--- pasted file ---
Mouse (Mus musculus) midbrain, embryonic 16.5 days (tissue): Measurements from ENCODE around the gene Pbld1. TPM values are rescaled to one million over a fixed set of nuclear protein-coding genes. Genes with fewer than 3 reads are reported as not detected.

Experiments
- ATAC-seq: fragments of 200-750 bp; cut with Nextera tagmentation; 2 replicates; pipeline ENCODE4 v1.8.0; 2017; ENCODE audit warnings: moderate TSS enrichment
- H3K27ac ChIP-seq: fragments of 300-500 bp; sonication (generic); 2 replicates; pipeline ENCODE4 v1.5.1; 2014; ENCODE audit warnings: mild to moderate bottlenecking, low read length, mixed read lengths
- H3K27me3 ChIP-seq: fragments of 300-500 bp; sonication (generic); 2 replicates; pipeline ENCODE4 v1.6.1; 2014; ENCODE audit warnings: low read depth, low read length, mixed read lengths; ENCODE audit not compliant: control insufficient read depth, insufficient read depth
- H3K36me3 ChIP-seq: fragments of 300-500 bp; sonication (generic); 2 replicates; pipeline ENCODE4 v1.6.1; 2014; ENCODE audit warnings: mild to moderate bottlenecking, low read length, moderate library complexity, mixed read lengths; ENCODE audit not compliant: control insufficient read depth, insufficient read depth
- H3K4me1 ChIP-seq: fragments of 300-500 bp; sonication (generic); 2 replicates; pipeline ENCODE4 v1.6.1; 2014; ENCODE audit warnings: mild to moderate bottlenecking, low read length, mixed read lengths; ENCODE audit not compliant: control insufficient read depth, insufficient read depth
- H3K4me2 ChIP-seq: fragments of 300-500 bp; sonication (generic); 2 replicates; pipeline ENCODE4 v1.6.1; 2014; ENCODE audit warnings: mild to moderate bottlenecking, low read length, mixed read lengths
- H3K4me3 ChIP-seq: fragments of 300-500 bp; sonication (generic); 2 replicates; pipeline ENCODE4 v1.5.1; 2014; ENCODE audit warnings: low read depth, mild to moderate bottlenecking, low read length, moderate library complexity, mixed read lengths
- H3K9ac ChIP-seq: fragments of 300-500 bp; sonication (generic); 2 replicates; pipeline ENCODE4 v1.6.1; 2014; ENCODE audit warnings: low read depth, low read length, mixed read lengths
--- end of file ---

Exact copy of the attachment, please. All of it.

Mouse (Mus musculus) midbrain, embryonic 16.5 days (tissue): Measurements from ENCODE around the gene Pbld1. TPM values are rescaled to one million over a fixed set of nuclear protein-coding genes. Genes with fewer than 3 reads are reported as not detected.

Experiments
- ATAC-seq: fragments of 200-750 bp; cut with Nextera tagmentation; 2 replicates; pipeline ENCODE4 v1.8.0; 2017; ENCODE audit warnings: moderate TSS enrichment
- H3K27ac ChIP-seq: fragments of 300-500 bp; sonication (generic); 2 replicates; pipeline ENCODE4 v1.5.1; 2014; ENCODE audit warnings: mild to moderate bottlenecking, low read length, mixed read lengths
- H3K27me3 ChIP-seq: fragments of 300-500 bp; sonication (generic); 2 replicates; pipeline ENCODE4 v1.6.1; 2014; ENCODE audit warnings: low read depth, low read length, mixed read lengths; ENCODE audit not compliant: control insufficient read depth, insufficient read depth
- H3K36me3 ChIP-seq: fragments of 300-500 bp; sonication (generic); 2 replicates; pipeline ENCODE4 v1.6.1; 2014; ENCODE audit warnings: mild to moderate bottlenecking, low read length, moderate library complexity, mixed read lengths; ENCODE audit not compliant: control insufficient read depth, insufficient read depth
- H3K4me1 ChIP-seq: fragments of 300-500 bp; sonication (generic); 2 replicates; pipeline ENCODE4 v1.6.1; 2014; ENCODE audit warnings: mild to moderate bottlenecking, low read length, mixed read lengths; ENCODE audit not compliant: control insufficient read depth, insufficient read depth
- H3K4me2 ChIP-seq: fragments of 300-500 bp; sonication (generic); 2 replicates; pipeline ENCODE4 v1.6.1; 2014; ENCODE audit warnings: mild to moderate bottlenecking, low read length, mixed read lengths
- H3K4me3 ChIP-seq: fragments of 300-500 bp; sonication (generic); 2 replicates; pipeline ENCODE4 v1.5.1; 2014; ENCODE audit warnings: low read depth, mild to moderate bottlenecking, low read length, moderate library complexity, mixed read lengths
- H3K9ac ChIP-seq: fragments of 300-500 bp; sonication (generic); 2 replicates; pipeline ENCODE4 v1.6.1; 2014; ENCODE audit warnings: low read depth, low read length, mixed read lengths